In traditional economic theory, the crowding-out effect, to whatever extent it occurs, reduces the multiplier effect of deficit-funded government spending aimed at stimulating the economy. The crowding-out effect and the multiplier effect can be viewed as two contrary, or competing, possible impacts of government economic intervention funded by deficit spending. Some economists even theorize the crowding-out effect completely negates the multiplier effect, so in practical terms, there is no multiplier effect induced by government spending.
The multiplier effect refers to the theory that the effect of increased government spending to stimulate the economy is multiplied by producing increases in private spending that additionally stimulate the economy. In essence, the theory is government spending supplies households with additional income, which leads to increased consumer spending, in turn leading to increased business revenues, production, capital expenditures and employment, further stimulating the economy. Theoretically, the multiplier effect is sufficient to eventually produce an increase in total gross domestic product, or GDP, that is greater than the amount of increased government spending.
The competing force, the crowding-out effect, basically refers to government spending "crowding out" private investment by using up part of the total available financial resources, and also to the depressive effect deficit funding of government expenditures can have on stimulating the economy. The crowding-out theory rests on the assumption that government spending must ultimately be funded by the private sector, either through increased taxation or financing. Therefore, the government spending effectively uses up private resources, creating a cost that has to be weighed against possible benefits derived from the government spending. It can be difficult to estimate the cost, since it is primarily a cost of lost opportunity that involves estimating the amount of economic benefit that could have been derived from the private sector using the resources diverted to the government.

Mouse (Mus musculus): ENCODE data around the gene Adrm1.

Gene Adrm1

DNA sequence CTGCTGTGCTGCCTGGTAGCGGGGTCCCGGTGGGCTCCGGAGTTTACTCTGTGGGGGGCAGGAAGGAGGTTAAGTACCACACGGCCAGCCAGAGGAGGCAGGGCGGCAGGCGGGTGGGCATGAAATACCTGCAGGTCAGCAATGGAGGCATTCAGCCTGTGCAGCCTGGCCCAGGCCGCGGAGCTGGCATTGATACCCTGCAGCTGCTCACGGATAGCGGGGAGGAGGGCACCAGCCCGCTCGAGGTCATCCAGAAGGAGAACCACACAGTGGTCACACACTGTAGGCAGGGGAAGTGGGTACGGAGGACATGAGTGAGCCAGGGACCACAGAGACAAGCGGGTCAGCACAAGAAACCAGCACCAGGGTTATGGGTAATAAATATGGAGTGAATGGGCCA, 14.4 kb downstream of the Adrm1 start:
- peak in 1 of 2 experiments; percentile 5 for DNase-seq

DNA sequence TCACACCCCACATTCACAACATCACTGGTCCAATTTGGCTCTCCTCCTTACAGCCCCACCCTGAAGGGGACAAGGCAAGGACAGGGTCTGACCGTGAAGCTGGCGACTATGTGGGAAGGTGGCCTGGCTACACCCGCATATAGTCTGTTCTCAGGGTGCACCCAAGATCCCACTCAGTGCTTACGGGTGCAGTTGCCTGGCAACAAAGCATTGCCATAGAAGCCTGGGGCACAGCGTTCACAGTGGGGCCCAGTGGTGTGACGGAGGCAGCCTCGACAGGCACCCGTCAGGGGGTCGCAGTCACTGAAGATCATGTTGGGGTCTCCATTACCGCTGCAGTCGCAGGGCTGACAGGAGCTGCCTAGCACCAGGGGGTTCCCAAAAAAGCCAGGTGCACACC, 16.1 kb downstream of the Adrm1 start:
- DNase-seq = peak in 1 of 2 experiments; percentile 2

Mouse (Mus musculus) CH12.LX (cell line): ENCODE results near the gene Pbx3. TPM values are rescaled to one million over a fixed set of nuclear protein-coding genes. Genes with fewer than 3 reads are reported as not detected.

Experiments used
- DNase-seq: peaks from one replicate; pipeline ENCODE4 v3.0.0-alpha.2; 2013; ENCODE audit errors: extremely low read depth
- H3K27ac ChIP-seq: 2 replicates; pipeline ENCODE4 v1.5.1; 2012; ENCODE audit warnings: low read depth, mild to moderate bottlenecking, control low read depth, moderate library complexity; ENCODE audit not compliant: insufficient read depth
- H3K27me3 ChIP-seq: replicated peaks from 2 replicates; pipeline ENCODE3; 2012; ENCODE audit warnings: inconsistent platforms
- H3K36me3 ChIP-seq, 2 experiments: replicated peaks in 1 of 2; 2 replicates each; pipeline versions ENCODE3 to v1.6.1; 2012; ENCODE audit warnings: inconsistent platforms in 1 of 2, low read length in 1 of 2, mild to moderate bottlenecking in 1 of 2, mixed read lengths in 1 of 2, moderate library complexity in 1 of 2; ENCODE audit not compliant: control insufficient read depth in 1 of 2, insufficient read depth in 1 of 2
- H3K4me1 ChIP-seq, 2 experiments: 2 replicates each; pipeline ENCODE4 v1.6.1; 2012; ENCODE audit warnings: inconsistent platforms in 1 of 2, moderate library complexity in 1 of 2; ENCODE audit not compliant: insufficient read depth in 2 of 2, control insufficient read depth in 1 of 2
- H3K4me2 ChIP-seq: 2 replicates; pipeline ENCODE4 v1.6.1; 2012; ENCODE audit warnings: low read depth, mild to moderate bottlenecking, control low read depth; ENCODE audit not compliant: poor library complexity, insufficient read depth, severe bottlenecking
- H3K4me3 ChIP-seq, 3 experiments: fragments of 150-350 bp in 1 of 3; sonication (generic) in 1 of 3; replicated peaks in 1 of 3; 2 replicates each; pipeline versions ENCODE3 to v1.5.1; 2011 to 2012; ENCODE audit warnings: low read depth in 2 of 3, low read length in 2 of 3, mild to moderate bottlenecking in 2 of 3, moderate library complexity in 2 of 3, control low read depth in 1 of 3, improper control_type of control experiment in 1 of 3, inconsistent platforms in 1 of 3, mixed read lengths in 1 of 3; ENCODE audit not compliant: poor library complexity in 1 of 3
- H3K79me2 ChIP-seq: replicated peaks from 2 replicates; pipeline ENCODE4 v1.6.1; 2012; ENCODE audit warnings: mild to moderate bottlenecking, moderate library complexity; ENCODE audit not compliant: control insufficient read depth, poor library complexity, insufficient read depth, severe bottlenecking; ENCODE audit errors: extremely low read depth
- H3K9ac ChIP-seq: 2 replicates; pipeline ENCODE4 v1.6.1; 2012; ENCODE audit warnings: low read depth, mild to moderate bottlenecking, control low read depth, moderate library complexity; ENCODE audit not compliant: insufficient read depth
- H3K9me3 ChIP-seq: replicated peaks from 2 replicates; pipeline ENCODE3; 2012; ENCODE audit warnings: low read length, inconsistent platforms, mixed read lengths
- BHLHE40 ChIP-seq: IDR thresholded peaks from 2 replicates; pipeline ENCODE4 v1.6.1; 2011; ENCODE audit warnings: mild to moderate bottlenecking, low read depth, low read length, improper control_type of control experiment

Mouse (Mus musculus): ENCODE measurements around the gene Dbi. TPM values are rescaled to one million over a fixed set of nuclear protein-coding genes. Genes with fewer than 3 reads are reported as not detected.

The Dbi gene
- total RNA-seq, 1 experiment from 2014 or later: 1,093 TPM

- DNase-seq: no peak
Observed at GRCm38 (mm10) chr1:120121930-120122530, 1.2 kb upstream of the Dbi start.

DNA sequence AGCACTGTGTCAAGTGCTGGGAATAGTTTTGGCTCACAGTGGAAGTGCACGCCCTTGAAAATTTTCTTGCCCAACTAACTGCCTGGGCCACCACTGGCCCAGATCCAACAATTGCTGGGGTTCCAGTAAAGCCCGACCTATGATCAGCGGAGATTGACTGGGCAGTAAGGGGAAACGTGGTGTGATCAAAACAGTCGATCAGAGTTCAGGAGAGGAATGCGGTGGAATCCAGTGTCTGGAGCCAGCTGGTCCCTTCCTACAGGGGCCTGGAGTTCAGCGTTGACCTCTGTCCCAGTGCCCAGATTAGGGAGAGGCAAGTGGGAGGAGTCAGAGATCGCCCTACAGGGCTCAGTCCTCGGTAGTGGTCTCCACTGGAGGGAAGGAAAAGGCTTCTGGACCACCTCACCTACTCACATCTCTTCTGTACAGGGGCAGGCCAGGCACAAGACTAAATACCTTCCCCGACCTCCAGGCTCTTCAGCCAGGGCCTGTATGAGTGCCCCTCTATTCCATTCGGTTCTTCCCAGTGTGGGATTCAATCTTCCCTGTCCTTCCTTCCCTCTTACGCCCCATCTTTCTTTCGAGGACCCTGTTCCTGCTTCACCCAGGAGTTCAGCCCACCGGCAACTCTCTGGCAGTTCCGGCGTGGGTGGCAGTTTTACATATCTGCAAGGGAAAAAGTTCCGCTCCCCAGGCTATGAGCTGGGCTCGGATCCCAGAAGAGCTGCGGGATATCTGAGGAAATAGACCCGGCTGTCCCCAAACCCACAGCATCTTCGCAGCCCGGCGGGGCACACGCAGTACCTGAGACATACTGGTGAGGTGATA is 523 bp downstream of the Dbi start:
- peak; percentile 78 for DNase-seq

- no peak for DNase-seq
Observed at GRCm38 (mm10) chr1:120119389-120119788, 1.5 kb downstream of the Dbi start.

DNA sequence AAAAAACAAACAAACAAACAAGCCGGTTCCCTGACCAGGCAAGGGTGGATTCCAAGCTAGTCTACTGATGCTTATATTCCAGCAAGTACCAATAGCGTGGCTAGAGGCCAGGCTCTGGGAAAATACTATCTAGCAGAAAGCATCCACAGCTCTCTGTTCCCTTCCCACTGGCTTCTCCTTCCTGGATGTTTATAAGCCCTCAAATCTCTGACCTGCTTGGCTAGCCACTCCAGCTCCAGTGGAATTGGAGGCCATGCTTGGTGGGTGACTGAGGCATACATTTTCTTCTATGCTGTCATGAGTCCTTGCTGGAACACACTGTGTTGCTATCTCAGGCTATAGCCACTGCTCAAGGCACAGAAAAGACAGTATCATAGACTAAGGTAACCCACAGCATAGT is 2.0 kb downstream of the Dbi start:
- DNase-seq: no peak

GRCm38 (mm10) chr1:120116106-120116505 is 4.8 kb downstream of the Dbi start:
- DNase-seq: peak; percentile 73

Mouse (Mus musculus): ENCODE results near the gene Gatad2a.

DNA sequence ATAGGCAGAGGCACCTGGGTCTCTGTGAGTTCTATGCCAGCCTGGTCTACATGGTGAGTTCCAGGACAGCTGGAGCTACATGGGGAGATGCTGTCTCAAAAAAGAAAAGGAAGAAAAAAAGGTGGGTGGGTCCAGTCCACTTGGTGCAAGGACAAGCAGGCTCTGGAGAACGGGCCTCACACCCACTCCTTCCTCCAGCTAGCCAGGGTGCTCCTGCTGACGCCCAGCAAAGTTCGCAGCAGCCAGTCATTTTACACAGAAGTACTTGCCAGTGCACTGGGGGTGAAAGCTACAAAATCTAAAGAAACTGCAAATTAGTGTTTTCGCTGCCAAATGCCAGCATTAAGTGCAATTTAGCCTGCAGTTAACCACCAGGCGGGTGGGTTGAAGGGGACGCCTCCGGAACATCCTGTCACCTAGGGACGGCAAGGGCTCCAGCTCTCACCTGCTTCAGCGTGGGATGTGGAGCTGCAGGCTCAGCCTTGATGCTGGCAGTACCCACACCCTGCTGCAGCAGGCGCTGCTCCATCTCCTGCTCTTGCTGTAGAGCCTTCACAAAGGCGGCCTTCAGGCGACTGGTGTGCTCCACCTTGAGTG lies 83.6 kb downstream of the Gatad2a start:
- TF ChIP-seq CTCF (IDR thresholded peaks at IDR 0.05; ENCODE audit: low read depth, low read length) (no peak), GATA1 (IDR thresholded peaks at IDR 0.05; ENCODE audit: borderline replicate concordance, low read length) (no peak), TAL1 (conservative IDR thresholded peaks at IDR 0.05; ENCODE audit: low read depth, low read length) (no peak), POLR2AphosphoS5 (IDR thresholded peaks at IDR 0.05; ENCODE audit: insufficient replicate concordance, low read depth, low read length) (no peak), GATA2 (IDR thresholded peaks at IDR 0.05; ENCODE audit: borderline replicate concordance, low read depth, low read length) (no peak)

In short, the crowding-out effect is the dampening effect on private sector activity that results from the public sector activity. Since the crowding-out effect reduces the net impact of government spending, it correspondingly reduces the extent to which government stimulus spending efforts are multiplied. Part of the crowing-out equation rests on the idea there is a finite supply of money available for financing, and that whatever borrowing the government does reduces private sector borrowing, and therefore may negatively impact business investments in growth. But the existence of fiat currencies and a global capital market complicate that idea by bringing into question the very notion of a finite money supply.
There is an intense debate between economists, especially in the wake of massive government spending initiated after the 2008 financial crisis, as to the validity of the multiplier effect and the crowding-out effect. Classical economists argue the crowding-out effect is the more significant factor, while Keynesian economists argue the multiplier effect more than outweighs any potential negative impacts resulting from the crowding out of private sector activity. However, both camps are largely agreed on one point: government economic stimulus activities are only effective on a short-term basis; ultimately economies cannot be sustained by a government that is perpetually operating deeply in debt.